Don’t Rely on the United States

When the US gets more policy flexibility, others are left with less. India should be aware of this factor in its dealings with China in the international arena.

Despite all the rhetoric about the collective rise of emerging powers including India and China, the United States remains the dominant power in the international system. By virtue of this power, it can effectively shape bilateral relations between any other countries. By extension, the US can also afford to alter its foreign policy, before any other country can, as and when the international situation requires it to. Under such circumstances, other countries could be taken by surprise and end up with a policy dilemma. All previous US administrations have displayed such policy flexibility. But the current American administration has abused it to such an extent that even its allies are now becoming victims.

Europe has the largest group of American allies but now it is feeling the cold headwind from the changing policy of US towards Russia, at a time when many European states are in a confrontation with Russia over the recent Salisbury nerve agent attack. In early April, they were astonished to find that American President Trump had proposed that the Russian President Putin visit Washington. In their conversation, Trump, against his advisors’ suggestions, had congratulated Putin’s election win. The timing of the US gesture to ease its relationship with Russia could not be worse, since the European memory is still fresh with a collective expulsion of Russian diplomats led by the US and followed by the European Union countries. US reversal of policy could mean a betrayal of European interest and this is something you will never do to your allies.

Japan, another major ally of the US, is witnessing a similar betrayal. Encouraged and supported by the US, Japan is spearheading a campaign to confront China in the Asia-Pacific region. Its efforts received not a reward but humiliation from the US. Japanese Prime Minister, Shinzo Abe had to humbly ask for a temporary exemption from the punitive tariffs on steel and aluminum imports initiated by Trump administration. What’s worse is that Japan might still have to make more concessions in bilateral trade re-arrangement talks despite the exemption. This cannot be explained solely by friendly fire damage: Japan’s legitimate interests have simply been overlooked.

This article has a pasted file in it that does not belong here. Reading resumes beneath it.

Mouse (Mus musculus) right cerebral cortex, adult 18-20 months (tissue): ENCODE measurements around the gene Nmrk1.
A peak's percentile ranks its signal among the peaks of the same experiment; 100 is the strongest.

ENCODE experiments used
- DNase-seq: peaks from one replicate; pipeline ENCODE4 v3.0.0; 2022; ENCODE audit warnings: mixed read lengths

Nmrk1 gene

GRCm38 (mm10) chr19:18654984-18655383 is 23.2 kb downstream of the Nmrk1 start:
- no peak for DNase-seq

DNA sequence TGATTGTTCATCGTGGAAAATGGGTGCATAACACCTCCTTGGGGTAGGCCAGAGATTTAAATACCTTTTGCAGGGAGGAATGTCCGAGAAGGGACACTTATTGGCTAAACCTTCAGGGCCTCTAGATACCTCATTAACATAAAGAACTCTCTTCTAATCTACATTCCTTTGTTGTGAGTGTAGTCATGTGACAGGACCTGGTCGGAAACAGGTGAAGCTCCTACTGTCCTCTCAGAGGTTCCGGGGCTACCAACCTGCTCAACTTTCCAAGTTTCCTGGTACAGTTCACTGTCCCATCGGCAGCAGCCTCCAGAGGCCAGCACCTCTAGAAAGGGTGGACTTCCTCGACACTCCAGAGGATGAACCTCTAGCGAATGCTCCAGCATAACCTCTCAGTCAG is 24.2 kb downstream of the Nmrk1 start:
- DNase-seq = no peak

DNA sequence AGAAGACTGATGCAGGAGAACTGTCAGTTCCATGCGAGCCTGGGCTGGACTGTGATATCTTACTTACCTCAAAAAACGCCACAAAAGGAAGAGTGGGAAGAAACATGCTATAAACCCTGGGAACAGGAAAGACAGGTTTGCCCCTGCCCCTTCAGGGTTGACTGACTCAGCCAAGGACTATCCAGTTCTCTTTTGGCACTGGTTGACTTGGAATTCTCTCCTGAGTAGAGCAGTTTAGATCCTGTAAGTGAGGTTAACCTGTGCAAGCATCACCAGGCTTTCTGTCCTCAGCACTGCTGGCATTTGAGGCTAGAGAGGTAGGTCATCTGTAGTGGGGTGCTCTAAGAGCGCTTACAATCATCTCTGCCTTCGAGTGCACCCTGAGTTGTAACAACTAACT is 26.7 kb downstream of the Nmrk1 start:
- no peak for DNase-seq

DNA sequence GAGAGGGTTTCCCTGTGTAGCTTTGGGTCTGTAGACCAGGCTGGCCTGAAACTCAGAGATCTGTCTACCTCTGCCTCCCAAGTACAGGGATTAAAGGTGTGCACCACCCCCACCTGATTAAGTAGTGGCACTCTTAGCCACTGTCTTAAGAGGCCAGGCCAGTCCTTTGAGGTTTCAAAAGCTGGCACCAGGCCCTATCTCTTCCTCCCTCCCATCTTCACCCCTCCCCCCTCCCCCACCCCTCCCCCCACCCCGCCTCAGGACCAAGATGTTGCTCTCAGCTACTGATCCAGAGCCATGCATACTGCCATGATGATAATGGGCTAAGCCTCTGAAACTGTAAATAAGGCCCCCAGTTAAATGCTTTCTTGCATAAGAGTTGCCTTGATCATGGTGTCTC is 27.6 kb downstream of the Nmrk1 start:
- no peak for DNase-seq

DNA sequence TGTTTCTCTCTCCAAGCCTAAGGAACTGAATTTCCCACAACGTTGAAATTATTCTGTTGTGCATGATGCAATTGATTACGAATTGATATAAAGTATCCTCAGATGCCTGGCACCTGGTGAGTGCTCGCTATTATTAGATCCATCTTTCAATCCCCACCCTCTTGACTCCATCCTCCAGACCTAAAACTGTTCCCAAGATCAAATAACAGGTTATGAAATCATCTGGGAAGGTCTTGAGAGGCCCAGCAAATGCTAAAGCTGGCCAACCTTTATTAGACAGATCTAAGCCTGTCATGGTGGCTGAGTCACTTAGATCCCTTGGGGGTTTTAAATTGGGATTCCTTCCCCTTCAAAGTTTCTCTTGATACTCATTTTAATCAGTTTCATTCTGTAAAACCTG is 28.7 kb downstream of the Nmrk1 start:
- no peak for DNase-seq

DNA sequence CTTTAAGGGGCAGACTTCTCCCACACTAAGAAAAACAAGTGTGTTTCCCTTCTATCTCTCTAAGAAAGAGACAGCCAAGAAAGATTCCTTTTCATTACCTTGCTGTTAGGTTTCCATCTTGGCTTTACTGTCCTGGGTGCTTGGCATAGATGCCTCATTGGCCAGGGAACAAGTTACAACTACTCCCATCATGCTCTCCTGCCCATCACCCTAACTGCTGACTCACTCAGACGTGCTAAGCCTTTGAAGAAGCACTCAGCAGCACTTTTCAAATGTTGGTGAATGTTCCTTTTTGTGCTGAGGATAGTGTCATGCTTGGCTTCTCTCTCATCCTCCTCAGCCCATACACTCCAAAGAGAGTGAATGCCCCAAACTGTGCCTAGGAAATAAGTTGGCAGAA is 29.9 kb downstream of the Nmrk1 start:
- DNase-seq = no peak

Considering the way President Trump treats America’s traditional allies, other countries have no reason to expect continued cooperation from the US. More often than not, they will be unable to derive decent returns if the US keeps changing its policy stances at a frenzied pace. For instance, China was talked into supporting and implementing the resolutions by the United Nations Security Council to tighten sanctions against the Democratic People’s Republic of Korea. The US was benefiting from such moves, at the cost of China’s relations with the Kim Jung-un regime. Soon China found its efforts were not appreciated by President Trump when he made a dramatic announcement in early March about his willingness to meet Kim Jong-un in person. China was left in a policy dilemma by the capricious US administration.

In fact, the American strategy of frequently mobilizing its position of advantages in policy feasibility becomes strategic deception to those countries that are cooperating and intend to cooperate with it. The cost to re-gain policy flexibility is high. China had to take the initiative first to inviting Mr. Kim to visit, and the cost is the damage on its international reputation because its image as a responsible major power is tarnished.

Historically, America has proven itself as an unreliable partner time and again. China is not the first country to be forced into making a U-turn to regain policy flexibility. For instance, in the 1970s, the Nixon administration revealed American eagerness to engage China to counter the Soviet Union, a fiercer rivalry. Its policy change put Japan, which was a major supporter of the U.S. containment policy, into a policy predicament. To avoid being marginalized in future China affairs, Japan was forced to break the ice with China and established bilateral diplomatic relations.